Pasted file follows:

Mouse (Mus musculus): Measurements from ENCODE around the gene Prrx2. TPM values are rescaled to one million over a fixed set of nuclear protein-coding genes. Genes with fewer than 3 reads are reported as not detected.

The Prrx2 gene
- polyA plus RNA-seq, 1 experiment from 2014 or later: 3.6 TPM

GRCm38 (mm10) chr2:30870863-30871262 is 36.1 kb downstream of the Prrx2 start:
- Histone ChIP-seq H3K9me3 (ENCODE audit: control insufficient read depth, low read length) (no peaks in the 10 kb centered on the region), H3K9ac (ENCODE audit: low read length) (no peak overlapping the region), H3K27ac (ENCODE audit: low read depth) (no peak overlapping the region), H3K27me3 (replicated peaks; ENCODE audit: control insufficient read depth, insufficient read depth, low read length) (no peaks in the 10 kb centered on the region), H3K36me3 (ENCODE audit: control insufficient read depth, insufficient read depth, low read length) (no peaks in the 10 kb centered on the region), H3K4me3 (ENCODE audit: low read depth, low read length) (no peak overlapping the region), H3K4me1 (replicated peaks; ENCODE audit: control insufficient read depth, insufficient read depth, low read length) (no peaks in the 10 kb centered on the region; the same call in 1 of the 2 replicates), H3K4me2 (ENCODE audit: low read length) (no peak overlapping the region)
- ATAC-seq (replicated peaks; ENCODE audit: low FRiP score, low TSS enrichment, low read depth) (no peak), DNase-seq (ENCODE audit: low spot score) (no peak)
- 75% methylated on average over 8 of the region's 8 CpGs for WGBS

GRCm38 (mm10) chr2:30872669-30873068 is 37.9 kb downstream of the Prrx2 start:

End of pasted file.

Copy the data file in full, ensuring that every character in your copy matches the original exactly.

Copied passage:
Mouse (Mus musculus): Measurements from ENCODE around the gene Prrx2. TPM values are rescaled to one million over a fixed set of nuclear protein-coding genes. Genes with fewer than 3 reads are reported as not detected.

The Prrx2 gene
- polyA plus RNA-seq, 1 experiment from 2014 or later: 3.6 TPM

GRCm38 (mm10) chr2:30870863-30871262 is 36.1 kb downstream of the Prrx2 start:
- Histone ChIP-seq H3K9me3 (ENCODE audit: control insufficient read depth, low read length) (no peaks in the 10 kb centered on the region), H3K9ac (ENCODE audit: low read length) (no peak overlapping the region), H3K27ac (ENCODE audit: low read depth) (no peak overlapping the region), H3K27me3 (replicated peaks; ENCODE audit: control insufficient read depth, insufficient read depth, low read length) (no peaks in the 10 kb centered on the region), H3K36me3 (ENCODE audit: control insufficient read depth, insufficient read depth, low read length) (no peaks in the 10 kb centered on the region), H3K4me3 (ENCODE audit: low read depth, low read length) (no peak overlapping the region), H3K4me1 (replicated peaks; ENCODE audit: control insufficient read depth, insufficient read depth, low read length) (no peaks in the 10 kb centered on the region; the same call in 1 of the 2 replicates), H3K4me2 (ENCODE audit: low read length) (no peak overlapping the region)
- ATAC-seq (replicated peaks; ENCODE audit: low FRiP score, low TSS enrichment, low read depth) (no peak), DNase-seq (ENCODE audit: low spot score) (no peak)
- 75% methylated on average over 8 of the region's 8 CpGs for WGBS

GRCm38 (mm10) chr2:30872669-30873068 is 37.9 kb downstream of the Prrx2 start: